Working… Menu

POSSE Project: A Community-Level Intervention for Black YMSM

The safety and scientific validity of this study is the responsibility of the study sponsor and investigators. Listing a study does not mean it has been evaluated by the U.S. Federal Government. Know the risks and potential benefits of clinical studies and talk to your health care provider before participating. Read our disclaimer for details. Identifier: NCT03198663
Recruitment Status : Recruiting
First Posted : June 26, 2017
Last Update Posted : February 26, 2019
Information provided by (Responsible Party):
Sybil Hosek, John H. Stroger Hospital

Brief Summary:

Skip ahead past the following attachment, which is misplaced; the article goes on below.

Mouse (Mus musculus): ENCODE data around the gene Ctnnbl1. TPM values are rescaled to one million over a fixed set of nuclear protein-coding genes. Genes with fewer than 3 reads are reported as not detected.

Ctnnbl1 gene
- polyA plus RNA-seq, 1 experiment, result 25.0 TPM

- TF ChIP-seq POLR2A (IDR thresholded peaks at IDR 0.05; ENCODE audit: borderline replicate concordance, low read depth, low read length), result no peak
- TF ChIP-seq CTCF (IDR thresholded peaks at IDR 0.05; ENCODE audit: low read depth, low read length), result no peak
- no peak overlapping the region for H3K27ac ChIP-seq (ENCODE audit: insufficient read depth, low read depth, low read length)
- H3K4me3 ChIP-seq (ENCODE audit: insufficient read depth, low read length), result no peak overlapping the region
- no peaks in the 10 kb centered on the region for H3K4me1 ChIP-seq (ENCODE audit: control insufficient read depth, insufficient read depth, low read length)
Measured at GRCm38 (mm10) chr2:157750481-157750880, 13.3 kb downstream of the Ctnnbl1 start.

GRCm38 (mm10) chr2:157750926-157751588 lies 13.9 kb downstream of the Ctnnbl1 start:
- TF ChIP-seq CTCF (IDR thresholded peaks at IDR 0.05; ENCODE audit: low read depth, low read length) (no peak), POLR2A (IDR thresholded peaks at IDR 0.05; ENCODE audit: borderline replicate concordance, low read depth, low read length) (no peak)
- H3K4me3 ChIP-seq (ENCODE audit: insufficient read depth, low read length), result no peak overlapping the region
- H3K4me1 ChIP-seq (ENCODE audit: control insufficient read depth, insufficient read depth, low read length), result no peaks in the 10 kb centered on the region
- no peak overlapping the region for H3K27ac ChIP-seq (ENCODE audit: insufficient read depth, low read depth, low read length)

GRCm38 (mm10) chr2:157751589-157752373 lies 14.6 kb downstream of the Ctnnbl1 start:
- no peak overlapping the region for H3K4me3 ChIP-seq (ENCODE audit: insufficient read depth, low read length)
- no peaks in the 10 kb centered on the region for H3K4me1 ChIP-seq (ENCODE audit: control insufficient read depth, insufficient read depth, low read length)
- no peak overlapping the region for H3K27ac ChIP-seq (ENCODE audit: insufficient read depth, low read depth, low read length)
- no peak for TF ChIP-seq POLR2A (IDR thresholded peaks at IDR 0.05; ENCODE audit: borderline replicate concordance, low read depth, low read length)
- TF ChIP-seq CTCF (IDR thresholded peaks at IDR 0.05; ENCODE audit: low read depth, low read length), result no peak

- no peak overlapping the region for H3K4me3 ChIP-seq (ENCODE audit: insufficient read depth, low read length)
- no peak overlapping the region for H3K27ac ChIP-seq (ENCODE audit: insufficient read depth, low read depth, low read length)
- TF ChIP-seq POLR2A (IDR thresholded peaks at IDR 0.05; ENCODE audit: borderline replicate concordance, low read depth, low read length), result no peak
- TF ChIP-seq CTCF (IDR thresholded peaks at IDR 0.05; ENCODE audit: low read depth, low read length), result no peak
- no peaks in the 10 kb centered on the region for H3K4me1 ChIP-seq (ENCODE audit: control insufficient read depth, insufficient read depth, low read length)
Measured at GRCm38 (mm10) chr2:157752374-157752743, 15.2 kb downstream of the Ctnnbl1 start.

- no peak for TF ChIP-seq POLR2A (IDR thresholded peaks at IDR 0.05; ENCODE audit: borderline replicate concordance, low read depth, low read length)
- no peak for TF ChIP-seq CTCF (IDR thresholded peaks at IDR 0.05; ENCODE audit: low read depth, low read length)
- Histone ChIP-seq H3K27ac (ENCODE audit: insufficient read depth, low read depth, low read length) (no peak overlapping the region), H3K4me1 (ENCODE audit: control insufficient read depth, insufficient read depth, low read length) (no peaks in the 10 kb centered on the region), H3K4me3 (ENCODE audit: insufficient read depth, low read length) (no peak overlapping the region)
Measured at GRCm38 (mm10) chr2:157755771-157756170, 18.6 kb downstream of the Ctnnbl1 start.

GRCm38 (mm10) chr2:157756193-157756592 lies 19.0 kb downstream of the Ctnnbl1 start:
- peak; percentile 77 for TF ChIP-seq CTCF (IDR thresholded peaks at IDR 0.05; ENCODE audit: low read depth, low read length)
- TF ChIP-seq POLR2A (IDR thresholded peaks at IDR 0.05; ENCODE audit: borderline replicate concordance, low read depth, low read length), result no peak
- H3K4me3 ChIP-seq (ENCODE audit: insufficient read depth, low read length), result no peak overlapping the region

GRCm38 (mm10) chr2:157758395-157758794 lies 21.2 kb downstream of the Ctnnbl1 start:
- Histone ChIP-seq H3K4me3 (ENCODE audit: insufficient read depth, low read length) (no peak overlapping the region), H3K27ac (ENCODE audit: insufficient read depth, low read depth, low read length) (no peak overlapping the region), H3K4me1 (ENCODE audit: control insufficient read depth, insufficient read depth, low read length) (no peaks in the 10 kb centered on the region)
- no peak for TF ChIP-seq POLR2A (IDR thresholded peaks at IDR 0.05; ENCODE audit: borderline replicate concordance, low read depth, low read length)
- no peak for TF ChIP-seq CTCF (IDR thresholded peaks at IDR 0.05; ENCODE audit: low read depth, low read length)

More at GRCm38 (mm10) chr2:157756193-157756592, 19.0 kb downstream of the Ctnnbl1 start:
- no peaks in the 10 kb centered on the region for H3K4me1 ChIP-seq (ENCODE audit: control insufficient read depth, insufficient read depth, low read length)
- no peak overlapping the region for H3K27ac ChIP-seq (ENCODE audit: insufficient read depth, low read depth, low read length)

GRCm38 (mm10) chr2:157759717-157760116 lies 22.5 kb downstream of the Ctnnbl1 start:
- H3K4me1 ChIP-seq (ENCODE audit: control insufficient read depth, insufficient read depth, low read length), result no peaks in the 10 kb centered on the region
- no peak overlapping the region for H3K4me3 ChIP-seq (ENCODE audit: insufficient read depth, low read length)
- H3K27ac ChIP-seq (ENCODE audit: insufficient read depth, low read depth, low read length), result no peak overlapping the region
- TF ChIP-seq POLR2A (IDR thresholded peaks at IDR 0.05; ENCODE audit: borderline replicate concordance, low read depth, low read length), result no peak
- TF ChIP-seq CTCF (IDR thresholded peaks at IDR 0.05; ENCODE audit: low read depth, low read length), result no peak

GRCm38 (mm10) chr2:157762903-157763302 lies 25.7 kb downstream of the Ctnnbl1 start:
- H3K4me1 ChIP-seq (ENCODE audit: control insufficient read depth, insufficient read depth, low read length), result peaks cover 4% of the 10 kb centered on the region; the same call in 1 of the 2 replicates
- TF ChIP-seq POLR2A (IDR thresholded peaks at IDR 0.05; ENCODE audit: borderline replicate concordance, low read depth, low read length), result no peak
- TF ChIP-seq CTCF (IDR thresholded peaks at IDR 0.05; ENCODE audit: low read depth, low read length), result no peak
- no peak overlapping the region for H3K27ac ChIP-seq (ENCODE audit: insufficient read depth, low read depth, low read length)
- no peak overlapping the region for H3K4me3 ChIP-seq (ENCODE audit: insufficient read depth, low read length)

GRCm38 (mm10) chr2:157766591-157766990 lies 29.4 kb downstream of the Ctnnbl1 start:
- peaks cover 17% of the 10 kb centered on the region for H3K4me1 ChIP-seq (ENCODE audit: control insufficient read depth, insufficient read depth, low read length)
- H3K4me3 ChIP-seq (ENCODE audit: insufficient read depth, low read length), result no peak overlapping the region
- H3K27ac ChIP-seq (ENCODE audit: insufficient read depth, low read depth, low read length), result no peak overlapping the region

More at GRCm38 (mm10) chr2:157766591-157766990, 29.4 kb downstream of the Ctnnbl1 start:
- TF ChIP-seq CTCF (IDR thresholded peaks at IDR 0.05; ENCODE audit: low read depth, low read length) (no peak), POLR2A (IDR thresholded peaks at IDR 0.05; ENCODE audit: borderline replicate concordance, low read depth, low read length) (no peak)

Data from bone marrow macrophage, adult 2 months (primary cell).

Black young men who have sex with men (BYMSM) are at high risk for contracting and transmitting HIV, and represent a priority population for developing effective interventions. Within the House Ball community (HBC), a clandestine subculture of the Black gay community, HIV is highly stigmatized. This stigma, coupled with high HIV prevalence rates and elevated levels of undiagnosed/untreated HIV infection, places BYMSM in HBCs at incredible risk for HIV infection. Community-level interventions that target social norms, behavior, and stigma in the HBC are sorely needed in order to make a broader impact among BYMSM. Building on prior work in the community, this study proposes to launch an innovative Effectiveness-Implementation Hybrid Type 2 trial to examine the effectiveness and implementation of a community-level HIV prevention intervention (called POSSE) based on popular opinion leader (POL) models across two cities with similar HBCs, Chicago and Philadelphia. The proposed study has two specific aims: 1) To determine the effectiveness of a POL intervention, POSSE, to decrease sexual risk behavior (UAI), STIs and HIV stigma among BYMSM in the HBC; and 2) To evaluate the processes, strategies, barriers and facilitators for the implementation of POSSE delivered across two distinct metropolitan areas with high HIV prevalence among BYMSM and similar House Ball Communities. To examine these aims, the investigators will first use social network strategies to identify, screen, and recruit POLs (n=75) from the Philadelphia HBC. The investigators will then gather baseline behavioral and biological (HIV/STI testing) data in both Chicago and Philadelphia (n=100 BYMSM per city) and train the Philadelphia POLs to implement the POSSE intervention. The investigators will conduct an implementation-focused process evaluation to assess fidelity to the POSSE intervention; number, content, spread, and acceptability of risk reduction messages; age appropriateness of the messages; acceptability of the overall intervention; and barriers/facilitators to implementation. Next, the investigators will complete follow-up assessments every 6 months post- intervention in both cities (n=100 BYMSM per city at each assessment point). The investigators will also assess behavior change in those delivering the intervention (POLs) at each assessment point. The investigators will conduct implementation-focused qualitative interviews with POLs (n=15) and community participants (n=30) from Philadelphia. Last, the investigators will implement POSSE in Chicago by repeating the steps outlined above, continuing assessments in both cities, and conducting qualitative interviews in Chicago.